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Pistachio jasper, an aggregate of microgranular quartz and/or chalcedony and other mineral phases, is an opaque, impure variety of silica. It can be highly polished and is used for vases, seals, and snuff boxes.
The specific gravity of jasper is typically 2.5 to 2.9. Along with heliotrope (bloodstone), jasper (green with red spots) is one of the traditional birthstones for March. Jaspilite is a banded iron formation rock that often has distinctive bands of jasper.
The name means “spotted or speckled stone”, and is derived via Old French jaspre (variant of Anglo-Norman jaspe) and Latin iaspidem (nom. iaspis)
Green jasper was used to make bow drills in Mehrgarh between 4th and 5th millennium BC. Jasper is known to have been a favorite gem in the ancient world, its name can be traced back in Arabic, Azerbaijani, Persian, Hebrew, Assyrian, Greek and Latin. On Minoan Crete, jasper was carved to produce seals circa 1800 BC, as evidenced by archaeological recoveries at the palace of Knossos.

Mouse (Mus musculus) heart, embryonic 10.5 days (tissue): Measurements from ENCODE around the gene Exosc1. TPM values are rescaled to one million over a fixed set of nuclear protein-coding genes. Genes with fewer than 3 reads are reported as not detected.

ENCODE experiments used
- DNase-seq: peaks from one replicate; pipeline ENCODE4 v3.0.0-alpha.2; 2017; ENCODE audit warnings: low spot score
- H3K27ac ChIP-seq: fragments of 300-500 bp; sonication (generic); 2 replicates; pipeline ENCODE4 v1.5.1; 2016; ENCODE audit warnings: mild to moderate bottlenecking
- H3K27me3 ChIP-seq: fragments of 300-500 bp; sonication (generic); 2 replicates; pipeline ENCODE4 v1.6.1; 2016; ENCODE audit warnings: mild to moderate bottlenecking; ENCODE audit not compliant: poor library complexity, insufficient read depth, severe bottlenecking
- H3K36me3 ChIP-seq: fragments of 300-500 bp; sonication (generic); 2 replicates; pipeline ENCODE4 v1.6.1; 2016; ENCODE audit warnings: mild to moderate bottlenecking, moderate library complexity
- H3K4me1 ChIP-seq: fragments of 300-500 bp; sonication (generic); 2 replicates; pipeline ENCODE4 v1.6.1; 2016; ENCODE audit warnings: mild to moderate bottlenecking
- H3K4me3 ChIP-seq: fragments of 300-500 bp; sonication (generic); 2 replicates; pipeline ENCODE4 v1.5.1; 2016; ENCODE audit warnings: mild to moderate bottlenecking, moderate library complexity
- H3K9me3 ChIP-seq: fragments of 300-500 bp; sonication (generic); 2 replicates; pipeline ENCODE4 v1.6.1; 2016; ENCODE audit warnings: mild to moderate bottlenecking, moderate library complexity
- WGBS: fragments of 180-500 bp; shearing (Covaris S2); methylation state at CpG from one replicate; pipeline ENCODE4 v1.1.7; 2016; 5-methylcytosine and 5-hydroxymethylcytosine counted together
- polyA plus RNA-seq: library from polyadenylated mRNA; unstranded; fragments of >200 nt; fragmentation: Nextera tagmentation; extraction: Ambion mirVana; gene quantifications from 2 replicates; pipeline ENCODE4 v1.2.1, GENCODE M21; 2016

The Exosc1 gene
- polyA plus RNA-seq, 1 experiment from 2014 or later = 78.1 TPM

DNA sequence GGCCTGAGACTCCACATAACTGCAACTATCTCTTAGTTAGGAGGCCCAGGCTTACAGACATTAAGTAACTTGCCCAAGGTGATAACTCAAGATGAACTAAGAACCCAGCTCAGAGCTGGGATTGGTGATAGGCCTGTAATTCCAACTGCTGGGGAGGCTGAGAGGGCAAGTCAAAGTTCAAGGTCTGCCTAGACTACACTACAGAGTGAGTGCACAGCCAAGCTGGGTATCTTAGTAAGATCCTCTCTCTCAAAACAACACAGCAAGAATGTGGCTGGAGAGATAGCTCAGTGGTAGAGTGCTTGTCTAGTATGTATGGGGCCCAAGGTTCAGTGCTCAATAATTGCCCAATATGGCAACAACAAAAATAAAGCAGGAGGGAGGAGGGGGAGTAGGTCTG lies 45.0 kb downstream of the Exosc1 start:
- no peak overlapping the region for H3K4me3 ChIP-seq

Although the term jasper is now restricted to opaque quartz, the ancient iaspis was a stone of considerable translucency including nephrite. The jasper of antiquity was in many cases distinctly green, for it is often compared to the emerald and other green objects. Jasper is referred to in the Nibelungenlied as being clear and green.
The jasper of the ancients probably included stones which would now be classed as chalcedony, and the emerald-like jasper may have been akin to the modern chrysoprase. The Hebrew word yushphah may have designated a green jasper.
Flinders Petrie suggested that the odem, the first stone on the High Priest’s breastplate, was a red jasper, whilst tarshish, the tenth stone, may have been a yellow jasper.